Australia’s benchmark stock market index is up about 10.5 per cent for the calendar year to date. So how does it stack up against Wall Street?
The Australian stock market has proven to be not just resilient during the pandemic, but positively buoyant, although it could not keep pace with “extraordinary “ gains on the bourse it takes its biggest lead from, Wall Street.
The S&P/ASX200 index started the year around the 6660 point level and smashed through fresh records multiple times in June through to August when it peaked at a closing high of around 7630 during the profit reporting season and as all-important iron ore prices were well above $US200 per tonne.
The benchmark index of Australia’s top 200 largest companies has since pulled back to below 7400, but jitters around the Omicron variant have not turned out as bad as first feared.
On Wall Street’s S&P 500 index – widely regarded as the best single gauge of large-cap US stocks – the year opened around 3760 and closed at a new all-time high on Friday of about 4700, shrugging off the highest inflation numbers since 1982 as investors bet on strong company earnings growth in coming quarters.
IG market analyst Kyle Rodda said that’s a gain for the year of about 27 per cent.
“That’s certainly extraordinary by historical standards,” Mr Rodda told NCA NewsWire.
“It’s been a good year for stocks overall, it must be said. Most developed market equities have seen solid returns.
“The ASX200 is currently looking at a roughly 10 per cent gain for the year.
“Nothing to be sneezed at, but we’ve certainly underperformed compared to many other global benchmarks. Especially, of course, the US.
“In short, you can blame that on one overarching factor: China.”
Since those giddy heights reached by the ASX200 in August, slowing growth in China – driven by several factors including changing policy priorities, financial stability risks, and a slow down in the real estate sector – had led to a big drop in demand for iron ore, Mr Rodda said.
That has weighed on our big miners and therefore the ASX200.
“In the meantime, big tech has boomed in the US and that’s driven the tech-heavy S&P 500 to record high after record high,” Mr Rodda said.
The US market has the world’s biggest tech names listed – Amazon, Tesla, Apple, Microsoft and Google-owner Alphabet to name a few – while the ASX only has a handful of much smaller stocks in this growth sector.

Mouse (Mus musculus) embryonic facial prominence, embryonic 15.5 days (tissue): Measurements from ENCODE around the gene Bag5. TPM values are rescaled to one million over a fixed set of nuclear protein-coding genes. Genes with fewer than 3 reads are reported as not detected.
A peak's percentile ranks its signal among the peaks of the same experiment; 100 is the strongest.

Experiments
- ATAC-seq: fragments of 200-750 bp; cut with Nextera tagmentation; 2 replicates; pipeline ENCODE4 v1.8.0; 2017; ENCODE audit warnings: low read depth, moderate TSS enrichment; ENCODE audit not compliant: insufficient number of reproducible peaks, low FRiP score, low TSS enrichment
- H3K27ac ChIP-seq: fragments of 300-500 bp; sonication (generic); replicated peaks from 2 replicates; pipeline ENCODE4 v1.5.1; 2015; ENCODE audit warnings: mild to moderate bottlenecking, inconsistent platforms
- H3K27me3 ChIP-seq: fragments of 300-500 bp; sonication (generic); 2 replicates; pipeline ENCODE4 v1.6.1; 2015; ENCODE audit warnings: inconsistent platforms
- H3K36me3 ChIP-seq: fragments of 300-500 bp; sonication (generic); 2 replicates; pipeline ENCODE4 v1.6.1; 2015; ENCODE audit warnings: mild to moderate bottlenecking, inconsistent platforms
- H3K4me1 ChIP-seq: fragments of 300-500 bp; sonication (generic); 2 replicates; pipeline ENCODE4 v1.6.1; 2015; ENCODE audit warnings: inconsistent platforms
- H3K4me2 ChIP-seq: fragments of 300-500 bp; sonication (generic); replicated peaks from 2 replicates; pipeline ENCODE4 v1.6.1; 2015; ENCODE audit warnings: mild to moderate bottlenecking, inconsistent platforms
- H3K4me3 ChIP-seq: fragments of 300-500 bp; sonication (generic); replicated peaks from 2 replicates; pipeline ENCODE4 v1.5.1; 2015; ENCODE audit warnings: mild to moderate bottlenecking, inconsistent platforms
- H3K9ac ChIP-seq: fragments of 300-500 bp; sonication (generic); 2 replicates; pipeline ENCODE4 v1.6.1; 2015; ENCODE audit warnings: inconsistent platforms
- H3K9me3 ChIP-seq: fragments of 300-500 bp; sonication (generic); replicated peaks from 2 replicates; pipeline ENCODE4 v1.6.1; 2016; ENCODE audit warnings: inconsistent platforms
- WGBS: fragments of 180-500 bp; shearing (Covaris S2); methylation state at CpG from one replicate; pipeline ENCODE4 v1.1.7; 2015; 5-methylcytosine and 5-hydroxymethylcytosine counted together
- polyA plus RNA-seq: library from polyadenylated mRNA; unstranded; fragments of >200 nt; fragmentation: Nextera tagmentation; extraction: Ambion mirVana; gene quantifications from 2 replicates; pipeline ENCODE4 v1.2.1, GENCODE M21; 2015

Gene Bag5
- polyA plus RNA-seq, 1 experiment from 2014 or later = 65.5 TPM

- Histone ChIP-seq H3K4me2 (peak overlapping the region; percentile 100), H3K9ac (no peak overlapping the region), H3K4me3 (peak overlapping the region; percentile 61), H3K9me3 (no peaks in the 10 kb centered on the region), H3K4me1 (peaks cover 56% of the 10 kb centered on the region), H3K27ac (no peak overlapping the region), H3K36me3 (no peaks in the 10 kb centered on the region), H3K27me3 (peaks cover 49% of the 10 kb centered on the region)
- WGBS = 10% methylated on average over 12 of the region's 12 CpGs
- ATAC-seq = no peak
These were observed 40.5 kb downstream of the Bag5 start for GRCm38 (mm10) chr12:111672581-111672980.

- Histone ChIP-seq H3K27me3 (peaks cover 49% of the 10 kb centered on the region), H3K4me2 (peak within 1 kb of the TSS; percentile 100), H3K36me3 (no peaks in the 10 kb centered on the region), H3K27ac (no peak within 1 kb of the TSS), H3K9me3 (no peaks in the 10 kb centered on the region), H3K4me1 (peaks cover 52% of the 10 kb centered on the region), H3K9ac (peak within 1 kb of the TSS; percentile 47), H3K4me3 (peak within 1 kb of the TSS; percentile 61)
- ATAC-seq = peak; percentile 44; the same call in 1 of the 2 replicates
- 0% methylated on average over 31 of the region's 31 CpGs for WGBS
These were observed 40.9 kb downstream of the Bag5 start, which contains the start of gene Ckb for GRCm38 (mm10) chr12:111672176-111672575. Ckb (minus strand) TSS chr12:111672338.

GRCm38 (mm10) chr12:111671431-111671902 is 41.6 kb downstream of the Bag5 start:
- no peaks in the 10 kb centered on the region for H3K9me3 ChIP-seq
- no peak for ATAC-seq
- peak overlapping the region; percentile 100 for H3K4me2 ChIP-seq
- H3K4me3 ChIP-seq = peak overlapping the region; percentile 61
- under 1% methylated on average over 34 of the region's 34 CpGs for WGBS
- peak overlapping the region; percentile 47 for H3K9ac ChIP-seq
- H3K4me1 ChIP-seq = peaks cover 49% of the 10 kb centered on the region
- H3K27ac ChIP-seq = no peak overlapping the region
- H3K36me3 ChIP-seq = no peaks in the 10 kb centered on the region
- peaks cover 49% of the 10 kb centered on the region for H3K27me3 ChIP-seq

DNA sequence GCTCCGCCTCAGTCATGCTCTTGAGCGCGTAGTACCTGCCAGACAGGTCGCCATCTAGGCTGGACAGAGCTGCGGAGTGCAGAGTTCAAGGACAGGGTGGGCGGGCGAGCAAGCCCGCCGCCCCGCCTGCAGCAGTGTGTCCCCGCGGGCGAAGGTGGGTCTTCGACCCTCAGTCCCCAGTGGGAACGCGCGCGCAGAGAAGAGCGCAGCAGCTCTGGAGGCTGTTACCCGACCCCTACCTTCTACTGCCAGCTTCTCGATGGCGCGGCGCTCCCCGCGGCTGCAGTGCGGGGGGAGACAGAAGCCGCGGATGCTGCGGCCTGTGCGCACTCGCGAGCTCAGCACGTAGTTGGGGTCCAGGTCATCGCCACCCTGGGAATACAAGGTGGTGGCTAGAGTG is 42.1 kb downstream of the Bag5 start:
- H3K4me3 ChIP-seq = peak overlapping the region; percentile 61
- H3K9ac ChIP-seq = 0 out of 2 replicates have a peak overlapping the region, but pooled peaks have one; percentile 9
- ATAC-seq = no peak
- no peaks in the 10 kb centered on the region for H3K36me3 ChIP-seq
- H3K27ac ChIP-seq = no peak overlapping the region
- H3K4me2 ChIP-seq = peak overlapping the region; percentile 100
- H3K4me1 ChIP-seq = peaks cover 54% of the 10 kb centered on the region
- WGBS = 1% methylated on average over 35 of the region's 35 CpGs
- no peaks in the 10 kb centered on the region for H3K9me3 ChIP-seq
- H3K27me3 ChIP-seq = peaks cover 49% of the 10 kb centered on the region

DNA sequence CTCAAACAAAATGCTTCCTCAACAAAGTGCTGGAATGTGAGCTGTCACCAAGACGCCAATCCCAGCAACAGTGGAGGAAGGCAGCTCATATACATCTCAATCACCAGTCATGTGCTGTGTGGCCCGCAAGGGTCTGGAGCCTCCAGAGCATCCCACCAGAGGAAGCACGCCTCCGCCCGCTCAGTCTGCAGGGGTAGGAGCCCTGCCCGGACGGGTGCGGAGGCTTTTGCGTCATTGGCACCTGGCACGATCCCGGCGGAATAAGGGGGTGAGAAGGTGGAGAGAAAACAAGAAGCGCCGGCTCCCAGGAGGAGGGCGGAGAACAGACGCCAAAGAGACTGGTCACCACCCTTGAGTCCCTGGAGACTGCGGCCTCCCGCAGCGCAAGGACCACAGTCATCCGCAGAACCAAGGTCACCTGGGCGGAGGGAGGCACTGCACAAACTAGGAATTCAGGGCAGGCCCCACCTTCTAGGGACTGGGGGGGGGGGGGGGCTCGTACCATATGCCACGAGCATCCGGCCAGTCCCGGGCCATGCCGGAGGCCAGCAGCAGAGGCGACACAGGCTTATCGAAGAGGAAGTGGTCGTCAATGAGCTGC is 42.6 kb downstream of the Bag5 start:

OMG chief executive Ivan Tchourilov said the difference in performance between the ASX and other exchanges came down to diversification.
“Looking at the top companies by market capitalisation, we heavily rely on financials and materials in the ASX All Ordinaries,” Mr Tchourilov said.
“Think BHP, Rio Tinto, Commonwealth Bank and Macquarie Group.
“Given Australia’s smaller population compared to other developed economies, a reliance upon exports is expected.
“This does, however, leave us in a poor position to participate in sectors of the future.
“It also puts us at the whim of commodity prices and international relations (China, for example, our leading exporting partner).”
By comparison, Wall Street, with its tech giants such as Meta (formerly Facebook), had enjoyed unprecedented growth in recent years as leaders in technology, Mr Tchourilov said.
“Their products are used globally and are scalable beyond any physical product or commodity.”
So while investors would have been better off with greater exposure to international equities this year on balance, some areas of the Australian market held up well, with a fairly strong domestic economy supporting financials, consumer discretionary and real estate stocks, Mr Rodda said.
“It should be said that iron ore prices have rebounded lately and that’s seen a bounce in mining stocks as speculation grows about stimulus from Chinese authorities to boost growth there, which may augur well for our market in 2022,” he concluded.
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